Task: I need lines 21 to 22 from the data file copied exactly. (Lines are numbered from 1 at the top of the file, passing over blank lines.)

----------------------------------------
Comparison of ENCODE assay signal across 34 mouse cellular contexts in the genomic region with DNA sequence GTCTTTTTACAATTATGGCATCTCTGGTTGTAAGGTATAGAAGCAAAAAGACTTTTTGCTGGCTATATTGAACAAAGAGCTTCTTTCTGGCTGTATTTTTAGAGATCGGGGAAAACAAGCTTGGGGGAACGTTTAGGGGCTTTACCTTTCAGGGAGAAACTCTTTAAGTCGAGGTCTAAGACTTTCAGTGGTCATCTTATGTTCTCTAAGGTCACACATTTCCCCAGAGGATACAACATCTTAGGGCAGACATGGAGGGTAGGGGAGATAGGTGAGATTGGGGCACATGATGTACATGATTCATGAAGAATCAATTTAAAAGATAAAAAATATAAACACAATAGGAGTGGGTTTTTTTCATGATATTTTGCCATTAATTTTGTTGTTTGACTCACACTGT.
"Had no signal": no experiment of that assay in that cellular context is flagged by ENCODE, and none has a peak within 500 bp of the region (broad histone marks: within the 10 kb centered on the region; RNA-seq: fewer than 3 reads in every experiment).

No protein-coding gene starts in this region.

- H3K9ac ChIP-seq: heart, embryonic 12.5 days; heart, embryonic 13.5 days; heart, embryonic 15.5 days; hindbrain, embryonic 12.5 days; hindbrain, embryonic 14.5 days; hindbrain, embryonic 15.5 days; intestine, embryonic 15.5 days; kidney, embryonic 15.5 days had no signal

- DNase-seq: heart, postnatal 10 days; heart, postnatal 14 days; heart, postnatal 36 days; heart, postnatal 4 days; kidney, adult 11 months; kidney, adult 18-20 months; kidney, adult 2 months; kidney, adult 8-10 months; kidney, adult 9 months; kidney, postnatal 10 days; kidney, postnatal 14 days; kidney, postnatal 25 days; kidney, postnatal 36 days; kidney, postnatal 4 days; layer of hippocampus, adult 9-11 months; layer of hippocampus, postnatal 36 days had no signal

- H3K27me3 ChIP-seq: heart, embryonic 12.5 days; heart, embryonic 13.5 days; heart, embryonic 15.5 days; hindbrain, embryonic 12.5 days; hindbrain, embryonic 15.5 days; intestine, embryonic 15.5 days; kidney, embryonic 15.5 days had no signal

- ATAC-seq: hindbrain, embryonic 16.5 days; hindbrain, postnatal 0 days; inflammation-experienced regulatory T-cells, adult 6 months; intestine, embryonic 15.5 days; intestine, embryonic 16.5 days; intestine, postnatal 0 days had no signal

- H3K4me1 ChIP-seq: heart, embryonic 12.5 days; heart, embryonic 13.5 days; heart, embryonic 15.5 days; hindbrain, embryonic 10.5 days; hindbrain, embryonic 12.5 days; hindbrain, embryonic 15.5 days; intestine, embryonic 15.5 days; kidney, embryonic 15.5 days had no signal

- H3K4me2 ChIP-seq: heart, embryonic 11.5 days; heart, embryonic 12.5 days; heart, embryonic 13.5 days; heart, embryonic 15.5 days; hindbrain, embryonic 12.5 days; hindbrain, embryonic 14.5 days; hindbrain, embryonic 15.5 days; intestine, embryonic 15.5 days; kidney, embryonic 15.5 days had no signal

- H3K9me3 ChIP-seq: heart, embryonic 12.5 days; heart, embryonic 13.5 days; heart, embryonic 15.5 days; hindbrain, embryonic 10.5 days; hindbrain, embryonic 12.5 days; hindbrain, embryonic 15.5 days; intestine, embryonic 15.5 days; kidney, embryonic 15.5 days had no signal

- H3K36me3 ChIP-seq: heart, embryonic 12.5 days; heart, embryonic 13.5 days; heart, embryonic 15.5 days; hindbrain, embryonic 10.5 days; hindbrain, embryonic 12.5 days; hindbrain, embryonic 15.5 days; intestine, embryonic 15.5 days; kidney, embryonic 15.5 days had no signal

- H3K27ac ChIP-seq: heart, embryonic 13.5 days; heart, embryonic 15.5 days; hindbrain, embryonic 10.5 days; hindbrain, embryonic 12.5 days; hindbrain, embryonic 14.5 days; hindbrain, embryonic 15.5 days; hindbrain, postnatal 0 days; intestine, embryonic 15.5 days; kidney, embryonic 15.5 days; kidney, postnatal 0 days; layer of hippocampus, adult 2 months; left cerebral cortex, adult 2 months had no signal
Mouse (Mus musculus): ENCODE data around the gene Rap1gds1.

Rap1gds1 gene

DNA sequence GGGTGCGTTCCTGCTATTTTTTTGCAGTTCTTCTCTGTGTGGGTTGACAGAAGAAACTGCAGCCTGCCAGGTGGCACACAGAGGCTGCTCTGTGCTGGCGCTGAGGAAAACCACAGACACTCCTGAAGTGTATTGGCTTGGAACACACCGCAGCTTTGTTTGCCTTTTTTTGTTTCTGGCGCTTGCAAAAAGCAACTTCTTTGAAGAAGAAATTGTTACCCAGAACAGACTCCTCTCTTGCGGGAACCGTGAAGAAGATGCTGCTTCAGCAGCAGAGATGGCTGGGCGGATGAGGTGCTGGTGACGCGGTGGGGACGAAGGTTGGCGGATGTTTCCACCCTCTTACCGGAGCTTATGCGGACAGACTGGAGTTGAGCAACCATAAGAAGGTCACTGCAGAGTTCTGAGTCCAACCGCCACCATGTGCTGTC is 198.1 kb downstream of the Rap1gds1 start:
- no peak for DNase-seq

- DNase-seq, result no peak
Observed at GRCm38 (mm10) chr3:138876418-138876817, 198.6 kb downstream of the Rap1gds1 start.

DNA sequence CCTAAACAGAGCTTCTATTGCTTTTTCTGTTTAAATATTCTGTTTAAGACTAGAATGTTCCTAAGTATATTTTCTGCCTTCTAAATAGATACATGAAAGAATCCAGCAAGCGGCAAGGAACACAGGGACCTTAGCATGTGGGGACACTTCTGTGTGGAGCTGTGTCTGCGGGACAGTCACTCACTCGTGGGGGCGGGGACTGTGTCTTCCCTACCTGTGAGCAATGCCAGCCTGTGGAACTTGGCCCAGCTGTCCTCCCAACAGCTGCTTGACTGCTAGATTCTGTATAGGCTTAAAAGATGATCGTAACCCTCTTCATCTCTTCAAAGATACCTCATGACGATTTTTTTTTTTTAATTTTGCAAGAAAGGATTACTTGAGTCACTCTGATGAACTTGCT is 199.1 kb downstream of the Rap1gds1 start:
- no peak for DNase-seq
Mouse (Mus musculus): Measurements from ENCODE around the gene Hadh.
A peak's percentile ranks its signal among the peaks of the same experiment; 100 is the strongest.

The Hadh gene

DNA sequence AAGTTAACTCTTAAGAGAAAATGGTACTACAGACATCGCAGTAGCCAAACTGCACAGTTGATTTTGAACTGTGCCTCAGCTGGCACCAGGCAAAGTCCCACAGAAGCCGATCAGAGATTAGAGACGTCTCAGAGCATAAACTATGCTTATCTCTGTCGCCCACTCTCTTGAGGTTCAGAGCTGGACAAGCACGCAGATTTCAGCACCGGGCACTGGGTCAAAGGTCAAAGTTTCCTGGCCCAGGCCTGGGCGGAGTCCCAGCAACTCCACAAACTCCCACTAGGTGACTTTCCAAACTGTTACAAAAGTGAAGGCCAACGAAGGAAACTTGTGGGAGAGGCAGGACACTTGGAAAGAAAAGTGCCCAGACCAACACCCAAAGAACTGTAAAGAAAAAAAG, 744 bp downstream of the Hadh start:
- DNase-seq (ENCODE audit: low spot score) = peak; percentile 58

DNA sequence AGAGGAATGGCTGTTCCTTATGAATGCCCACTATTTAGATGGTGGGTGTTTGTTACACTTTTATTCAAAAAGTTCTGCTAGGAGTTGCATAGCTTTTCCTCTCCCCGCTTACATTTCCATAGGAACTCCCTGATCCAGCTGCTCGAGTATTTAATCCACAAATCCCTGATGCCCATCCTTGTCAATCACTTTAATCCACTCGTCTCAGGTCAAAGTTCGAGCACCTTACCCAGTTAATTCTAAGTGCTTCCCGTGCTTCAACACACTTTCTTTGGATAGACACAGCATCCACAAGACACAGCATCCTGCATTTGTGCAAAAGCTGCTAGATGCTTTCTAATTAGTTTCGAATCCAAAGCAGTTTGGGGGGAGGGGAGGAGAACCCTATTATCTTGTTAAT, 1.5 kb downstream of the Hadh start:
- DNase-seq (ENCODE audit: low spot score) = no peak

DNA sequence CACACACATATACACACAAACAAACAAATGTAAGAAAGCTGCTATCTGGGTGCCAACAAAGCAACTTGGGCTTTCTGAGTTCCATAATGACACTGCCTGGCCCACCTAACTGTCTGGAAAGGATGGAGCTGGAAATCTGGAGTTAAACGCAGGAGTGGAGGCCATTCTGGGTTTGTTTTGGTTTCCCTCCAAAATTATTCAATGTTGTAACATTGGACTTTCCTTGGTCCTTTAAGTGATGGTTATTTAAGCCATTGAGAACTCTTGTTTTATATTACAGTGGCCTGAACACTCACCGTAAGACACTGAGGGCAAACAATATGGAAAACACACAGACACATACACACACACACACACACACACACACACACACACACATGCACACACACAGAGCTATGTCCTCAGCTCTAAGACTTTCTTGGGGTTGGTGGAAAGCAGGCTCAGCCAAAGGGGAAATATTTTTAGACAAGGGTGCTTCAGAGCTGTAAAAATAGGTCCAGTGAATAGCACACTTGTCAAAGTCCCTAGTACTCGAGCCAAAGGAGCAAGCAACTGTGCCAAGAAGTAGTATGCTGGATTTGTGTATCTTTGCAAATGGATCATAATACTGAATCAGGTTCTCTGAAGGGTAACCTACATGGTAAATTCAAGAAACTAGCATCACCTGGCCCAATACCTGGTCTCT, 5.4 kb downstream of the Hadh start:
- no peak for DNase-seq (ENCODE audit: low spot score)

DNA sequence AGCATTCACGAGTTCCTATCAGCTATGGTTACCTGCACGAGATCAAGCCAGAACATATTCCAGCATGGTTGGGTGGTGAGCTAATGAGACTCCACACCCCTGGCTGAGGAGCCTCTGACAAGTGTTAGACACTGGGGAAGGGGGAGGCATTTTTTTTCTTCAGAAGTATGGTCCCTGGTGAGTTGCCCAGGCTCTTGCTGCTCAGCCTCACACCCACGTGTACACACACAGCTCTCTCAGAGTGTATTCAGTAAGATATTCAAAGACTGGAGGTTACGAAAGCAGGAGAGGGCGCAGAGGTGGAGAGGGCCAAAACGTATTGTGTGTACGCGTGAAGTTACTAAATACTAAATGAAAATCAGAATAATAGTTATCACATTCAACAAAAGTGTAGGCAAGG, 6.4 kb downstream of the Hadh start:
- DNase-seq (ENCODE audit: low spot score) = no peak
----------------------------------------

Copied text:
Mouse (Mus musculus): Measurements from ENCODE around the gene Hadh.
A peak's percentile ranks its signal among the peaks of the same experiment; 100 is the strongest.